teaching machines

CS 330: Lecture 26 – Ways of Making Functions: Composition and Lambdas

April 11, 2018 by . Filed under cs330, lectures, spring 2018.

Dear students:

There are at least four ways of defining functions in Haskell:

We’ve seen the first two. Now let’s turn to composition. You’ve almost certainly worked with composition in your math classes. What is meant by (f . g)(x)? It means g is evaluated at x, and the result of calling g is used to further evaluate f.

Composing means to chain operations together, much like pipelining at the shell. The difference between composition and pipelining (or Haskell’s $ operator) is a matter of precedence. Haskell’s compose operator lets us chain functions together before applying any parameters. We can produce new functions by composing old ones together:

h = f . g
h 5         -- these three calls
(f . g) 5   -- will produce the
f (g 5)     -- same result

That means we can eliminate a lot of clutter from our code! Those gauntlets of function calls that our data must pass through can be shrunk down to a single meaningful name.

Time for some examples:

  1. Let’s write rsort which sorts a list in reverse:
    rsort = Ord a => [a] -> [a]
    rsort = reverse . sort
  2. Let’s write a function that gives us the second element of a list, the neck:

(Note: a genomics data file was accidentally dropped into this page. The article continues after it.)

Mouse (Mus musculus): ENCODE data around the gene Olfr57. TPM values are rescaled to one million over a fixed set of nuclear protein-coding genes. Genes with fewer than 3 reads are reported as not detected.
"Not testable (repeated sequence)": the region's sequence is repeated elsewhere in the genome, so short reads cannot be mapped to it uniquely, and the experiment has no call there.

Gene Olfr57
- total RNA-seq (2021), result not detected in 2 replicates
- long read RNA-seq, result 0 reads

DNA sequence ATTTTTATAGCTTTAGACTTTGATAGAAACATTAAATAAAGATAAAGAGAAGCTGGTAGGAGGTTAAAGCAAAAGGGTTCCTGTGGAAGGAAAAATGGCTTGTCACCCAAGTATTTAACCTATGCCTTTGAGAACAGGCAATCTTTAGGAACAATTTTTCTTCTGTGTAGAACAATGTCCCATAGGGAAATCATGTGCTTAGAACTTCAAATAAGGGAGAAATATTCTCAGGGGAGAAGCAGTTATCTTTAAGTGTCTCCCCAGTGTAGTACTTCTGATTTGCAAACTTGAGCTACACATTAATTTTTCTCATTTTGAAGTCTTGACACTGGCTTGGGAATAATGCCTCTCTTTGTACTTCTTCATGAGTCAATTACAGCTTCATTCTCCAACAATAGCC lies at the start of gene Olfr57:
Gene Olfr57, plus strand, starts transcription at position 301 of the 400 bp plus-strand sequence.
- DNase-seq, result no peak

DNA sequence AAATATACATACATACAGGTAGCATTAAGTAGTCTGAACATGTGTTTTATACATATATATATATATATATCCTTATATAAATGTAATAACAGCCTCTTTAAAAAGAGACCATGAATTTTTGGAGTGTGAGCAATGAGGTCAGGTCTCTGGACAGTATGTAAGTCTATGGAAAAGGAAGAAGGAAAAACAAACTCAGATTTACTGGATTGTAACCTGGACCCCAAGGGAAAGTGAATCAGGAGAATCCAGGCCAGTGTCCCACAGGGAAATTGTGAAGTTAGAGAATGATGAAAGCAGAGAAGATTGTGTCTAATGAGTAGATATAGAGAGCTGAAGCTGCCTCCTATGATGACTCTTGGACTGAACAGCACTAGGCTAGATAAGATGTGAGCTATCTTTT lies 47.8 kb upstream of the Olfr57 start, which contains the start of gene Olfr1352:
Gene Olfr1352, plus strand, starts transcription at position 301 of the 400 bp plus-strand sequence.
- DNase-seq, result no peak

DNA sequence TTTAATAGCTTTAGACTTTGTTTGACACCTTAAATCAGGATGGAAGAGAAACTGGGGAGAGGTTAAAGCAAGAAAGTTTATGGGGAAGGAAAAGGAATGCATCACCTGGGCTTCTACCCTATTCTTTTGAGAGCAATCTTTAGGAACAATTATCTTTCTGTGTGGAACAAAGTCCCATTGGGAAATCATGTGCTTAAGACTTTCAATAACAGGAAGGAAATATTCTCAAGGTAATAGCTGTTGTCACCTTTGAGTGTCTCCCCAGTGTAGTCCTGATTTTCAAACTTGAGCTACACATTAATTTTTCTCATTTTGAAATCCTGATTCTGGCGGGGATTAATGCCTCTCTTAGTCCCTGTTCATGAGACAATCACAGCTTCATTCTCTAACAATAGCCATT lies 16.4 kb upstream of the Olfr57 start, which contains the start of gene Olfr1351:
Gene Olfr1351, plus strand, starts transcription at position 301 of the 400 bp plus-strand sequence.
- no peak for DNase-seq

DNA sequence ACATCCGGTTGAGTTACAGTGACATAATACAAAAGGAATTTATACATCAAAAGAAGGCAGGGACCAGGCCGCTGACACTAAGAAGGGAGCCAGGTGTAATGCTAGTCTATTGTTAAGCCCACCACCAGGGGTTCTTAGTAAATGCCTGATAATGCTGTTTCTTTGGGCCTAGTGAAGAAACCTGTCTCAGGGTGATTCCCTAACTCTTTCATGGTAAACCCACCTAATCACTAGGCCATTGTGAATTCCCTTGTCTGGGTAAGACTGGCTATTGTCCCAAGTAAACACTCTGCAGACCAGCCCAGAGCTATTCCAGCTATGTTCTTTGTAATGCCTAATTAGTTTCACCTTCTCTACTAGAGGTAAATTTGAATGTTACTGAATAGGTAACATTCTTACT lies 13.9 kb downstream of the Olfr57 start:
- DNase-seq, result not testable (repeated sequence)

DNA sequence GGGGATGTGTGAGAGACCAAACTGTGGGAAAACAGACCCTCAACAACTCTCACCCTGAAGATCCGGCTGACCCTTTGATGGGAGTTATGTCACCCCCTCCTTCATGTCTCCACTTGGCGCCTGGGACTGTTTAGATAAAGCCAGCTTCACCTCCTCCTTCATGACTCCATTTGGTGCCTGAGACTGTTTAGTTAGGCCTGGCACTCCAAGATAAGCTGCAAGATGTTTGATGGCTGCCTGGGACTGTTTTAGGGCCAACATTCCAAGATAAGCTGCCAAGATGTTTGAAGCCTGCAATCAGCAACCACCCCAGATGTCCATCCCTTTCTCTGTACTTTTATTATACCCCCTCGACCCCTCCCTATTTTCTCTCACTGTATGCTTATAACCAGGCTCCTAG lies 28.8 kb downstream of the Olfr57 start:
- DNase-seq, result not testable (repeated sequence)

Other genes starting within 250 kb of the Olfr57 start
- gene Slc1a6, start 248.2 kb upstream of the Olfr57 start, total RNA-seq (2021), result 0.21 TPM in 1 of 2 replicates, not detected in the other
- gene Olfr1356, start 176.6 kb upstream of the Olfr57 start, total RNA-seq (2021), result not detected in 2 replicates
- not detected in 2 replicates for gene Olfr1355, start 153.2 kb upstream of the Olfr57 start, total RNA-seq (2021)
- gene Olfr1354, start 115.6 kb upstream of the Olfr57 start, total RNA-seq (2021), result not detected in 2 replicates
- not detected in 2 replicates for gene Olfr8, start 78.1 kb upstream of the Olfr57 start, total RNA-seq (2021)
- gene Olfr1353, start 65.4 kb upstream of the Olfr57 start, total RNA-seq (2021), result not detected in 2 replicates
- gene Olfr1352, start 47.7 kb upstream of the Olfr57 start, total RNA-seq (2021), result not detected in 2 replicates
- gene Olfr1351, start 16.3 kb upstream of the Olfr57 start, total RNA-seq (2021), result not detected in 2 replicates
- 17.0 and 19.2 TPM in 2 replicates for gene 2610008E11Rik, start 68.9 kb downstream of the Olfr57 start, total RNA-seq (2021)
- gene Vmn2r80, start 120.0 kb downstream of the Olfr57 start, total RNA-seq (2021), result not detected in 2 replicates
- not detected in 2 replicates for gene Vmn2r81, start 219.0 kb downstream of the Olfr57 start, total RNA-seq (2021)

neck :: [a] -> a
    neck = head . tail
  3. Let’s write a function to compute the square of the sum of a list:
    squareOfSum = (^2) . sum
  4. Let’s write a function to compute the number of negatives in a list:
    nnegatives :: [Integer] -> Int
    nnegatives = length . filter isNegative
      where isNegative x = x < 0
  5. Let’s write scalebias to map a value using a linear function:
    scalebias :: Double -> Double -> Double -> Double
    scalebias scale bias x = scale * x + bias     -- without composition
    scalebias' scale bias = (+ bias) . (* scale)  -- with composition
    Now we write calc2fahren like we should have back in high school:
    c2f :: Double -> Double
    c2f = scalebias' 1.8 32
  6. Let’s write a function that gives us a list of the unique items within another list:
    onlies :: Ord a => [a] -> [a]
    onlies = concat . filter single . group . sort
      where single list = length list == 1
  7. Let’s write a function that gives us the mode in a list of data:
    onlies :: Ord a => [a] -> a
    onlies = head . head . reverse . sortWith length . group . sort

Both partial evaluation and composition eliminate a lot of the overhead that we programmers find ourselves doing. Much of our development life is spent gluing together abstractions into some mega-abstraction, and these two techniques give us some of our life back.

See you then!


P.S. It’s time for a haiku!

P.P.S. Here’s the code we wrote together:


import Data.List
import Data.Char

toLowercase :: String -> String
toLowercase "" = ""
toLowercase (first:rest) = toLower first : toLowercase rest

tango :: Ord a => (a, a) -> a
tango (a, b) = max a b

rsort :: Ord a => [a] -> [a]
-- rsort list = reverse (sort list)
-- rsort list = (reverse . sort) list
rsort = reverse . sort

neck :: [a] -> a
-- neck list = (head . tail) list
neck = head . tail

nnegatives :: [Int] -> Int
nnegatives = length . filter (< 0)